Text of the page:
To be a working Aucklander is to be a commuter, and to be a commuter in Auckland is to drive.
Tell me about it. I swear, BF would rather eat nails than get on a bus.
I can probably count the number of times he has bussed in the last three years on one hand. The last time would have been late last year when he spent a morning at Auckland Uni taking part in a study (on party pills no less; they drugged him up, paid him and taxiied him home. We went over to a friend’s for poker that night and in his addled fudgey state he lost $20) and driving in wasn’t an option.
Even right now, when we have no car, and he occasionally has to get somewhere, he snubs buses. He’s been lucky that he’s usually able to borrow his brother’s scooter. Like I say, are you too good to bus? I think not. But if he can avoid it, then kudos to him.
Who in their right mind would bus when they don’t have to? Some people do. Bussing, assuming you’re on a fairly modern bus and not one of the rickety old ones, is rather restful. Occasionally I get on the bus, shut my eyes, and let my head loll in a fairly good semblance of sleep until I reach town. Sometimes I sit there and mentally draw shorthand outlines. Most of the time though, I just let go, relax and space out. I find that more restful than closing my eyes and trying to sleep.
Like Greg Dixon says, riding the bus lets him get on with simply being the passenger. And that’s really nice. To have the freedom to watch fellow passengers, wonder about the person on the other end of their phone conversation, about the book they’re reading, about how uncomfortable their boots look, about where they live and what they do and what they’re like. You can observe them discreetly and wonder what makes them tick.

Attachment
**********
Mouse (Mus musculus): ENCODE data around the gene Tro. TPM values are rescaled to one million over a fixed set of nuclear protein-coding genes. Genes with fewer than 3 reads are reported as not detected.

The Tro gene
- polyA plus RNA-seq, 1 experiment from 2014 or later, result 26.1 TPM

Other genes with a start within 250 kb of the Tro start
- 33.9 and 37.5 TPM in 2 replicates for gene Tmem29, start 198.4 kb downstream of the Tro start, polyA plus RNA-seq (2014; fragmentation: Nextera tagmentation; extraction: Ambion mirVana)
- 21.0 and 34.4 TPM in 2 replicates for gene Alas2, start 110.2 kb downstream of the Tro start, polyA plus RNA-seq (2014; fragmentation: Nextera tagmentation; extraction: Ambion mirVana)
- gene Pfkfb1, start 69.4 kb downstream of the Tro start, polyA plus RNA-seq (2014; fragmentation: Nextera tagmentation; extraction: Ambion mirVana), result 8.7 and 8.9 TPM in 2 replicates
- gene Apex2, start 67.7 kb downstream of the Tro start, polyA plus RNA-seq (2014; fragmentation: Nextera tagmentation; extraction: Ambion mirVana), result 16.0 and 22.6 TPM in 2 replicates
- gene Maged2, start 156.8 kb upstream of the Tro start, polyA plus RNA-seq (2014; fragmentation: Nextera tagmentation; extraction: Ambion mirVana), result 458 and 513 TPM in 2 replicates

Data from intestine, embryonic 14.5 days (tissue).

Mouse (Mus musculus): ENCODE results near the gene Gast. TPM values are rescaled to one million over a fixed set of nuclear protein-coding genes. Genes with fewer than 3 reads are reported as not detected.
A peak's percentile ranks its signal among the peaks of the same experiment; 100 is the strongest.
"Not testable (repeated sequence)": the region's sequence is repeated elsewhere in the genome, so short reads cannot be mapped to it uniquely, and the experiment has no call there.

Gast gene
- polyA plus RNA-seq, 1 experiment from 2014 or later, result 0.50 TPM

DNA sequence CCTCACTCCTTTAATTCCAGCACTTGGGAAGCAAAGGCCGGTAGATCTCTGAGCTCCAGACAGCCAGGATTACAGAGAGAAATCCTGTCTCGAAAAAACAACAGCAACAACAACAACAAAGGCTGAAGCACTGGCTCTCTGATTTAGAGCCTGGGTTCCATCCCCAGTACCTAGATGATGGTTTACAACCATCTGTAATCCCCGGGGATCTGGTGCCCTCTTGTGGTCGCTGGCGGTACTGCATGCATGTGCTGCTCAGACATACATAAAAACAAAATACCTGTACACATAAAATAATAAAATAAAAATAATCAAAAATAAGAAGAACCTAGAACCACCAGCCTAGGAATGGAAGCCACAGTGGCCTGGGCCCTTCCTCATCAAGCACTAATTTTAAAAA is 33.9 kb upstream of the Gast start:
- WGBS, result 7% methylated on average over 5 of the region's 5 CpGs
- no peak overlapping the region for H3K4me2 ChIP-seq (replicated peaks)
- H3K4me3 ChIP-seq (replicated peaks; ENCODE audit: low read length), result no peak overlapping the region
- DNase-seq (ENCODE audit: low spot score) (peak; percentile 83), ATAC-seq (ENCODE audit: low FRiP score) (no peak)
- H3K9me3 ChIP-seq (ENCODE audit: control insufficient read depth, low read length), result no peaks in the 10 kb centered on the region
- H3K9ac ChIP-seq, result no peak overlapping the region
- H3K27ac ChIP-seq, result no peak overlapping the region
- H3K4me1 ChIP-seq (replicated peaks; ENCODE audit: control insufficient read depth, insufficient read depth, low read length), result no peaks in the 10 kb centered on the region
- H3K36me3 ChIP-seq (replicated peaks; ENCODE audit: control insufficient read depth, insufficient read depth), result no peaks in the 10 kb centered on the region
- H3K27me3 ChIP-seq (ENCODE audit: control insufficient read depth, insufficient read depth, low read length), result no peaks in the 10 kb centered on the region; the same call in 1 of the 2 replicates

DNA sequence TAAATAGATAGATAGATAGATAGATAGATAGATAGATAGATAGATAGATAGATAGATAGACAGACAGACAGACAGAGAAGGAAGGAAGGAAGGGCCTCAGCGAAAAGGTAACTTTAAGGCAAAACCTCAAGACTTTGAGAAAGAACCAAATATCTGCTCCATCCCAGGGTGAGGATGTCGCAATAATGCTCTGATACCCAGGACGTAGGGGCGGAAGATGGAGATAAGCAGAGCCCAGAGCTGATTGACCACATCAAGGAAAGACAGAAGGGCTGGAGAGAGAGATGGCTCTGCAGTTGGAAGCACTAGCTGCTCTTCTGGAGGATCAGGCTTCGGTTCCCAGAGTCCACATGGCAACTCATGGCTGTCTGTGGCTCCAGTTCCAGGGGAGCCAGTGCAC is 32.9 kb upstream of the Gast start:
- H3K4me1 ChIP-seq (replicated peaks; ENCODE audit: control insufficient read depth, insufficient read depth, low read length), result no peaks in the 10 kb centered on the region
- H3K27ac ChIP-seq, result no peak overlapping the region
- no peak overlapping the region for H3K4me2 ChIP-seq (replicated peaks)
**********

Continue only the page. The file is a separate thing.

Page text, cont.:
It’s a weird little sort of microcosm to observe others in. Some are regulars; you see them on certain days of the week, or going in in the mornings and out at nights. You get to see the same faces and the same bus drivers. You almost get to know a bit about them and their routines, without ever speaking, and wonder what happened when they don’t get on at their usual stop one morning. For the nosey among us, for the peoplewatchers, there’s no better fodder for observation to be found than on a bus.
I think one of the main benefits of bussing would be the time to yourself. I worked with someone who would do all of his reading on the bus. It’s a good use of commute time – instead of thinking about driving, you can use that time to do whatever you like (within reason, obviously).
I wouldn’t snub the bus, but I never quite figured out the bus system here in LA. Plus, we were lucky enough to be able to carpool so it never seemed to matter…
Definitely. I don’t enjoy driving, and I think I’d hate to slog myself through traffic twice a day.
Carpooling in Auckland is really hard – people travel to work from all over, and there are so many small workplaces that the odds of finding someone who lives close to you and is willing to carpool with you are pretty slim! Especially if you work odd or rotating shifts.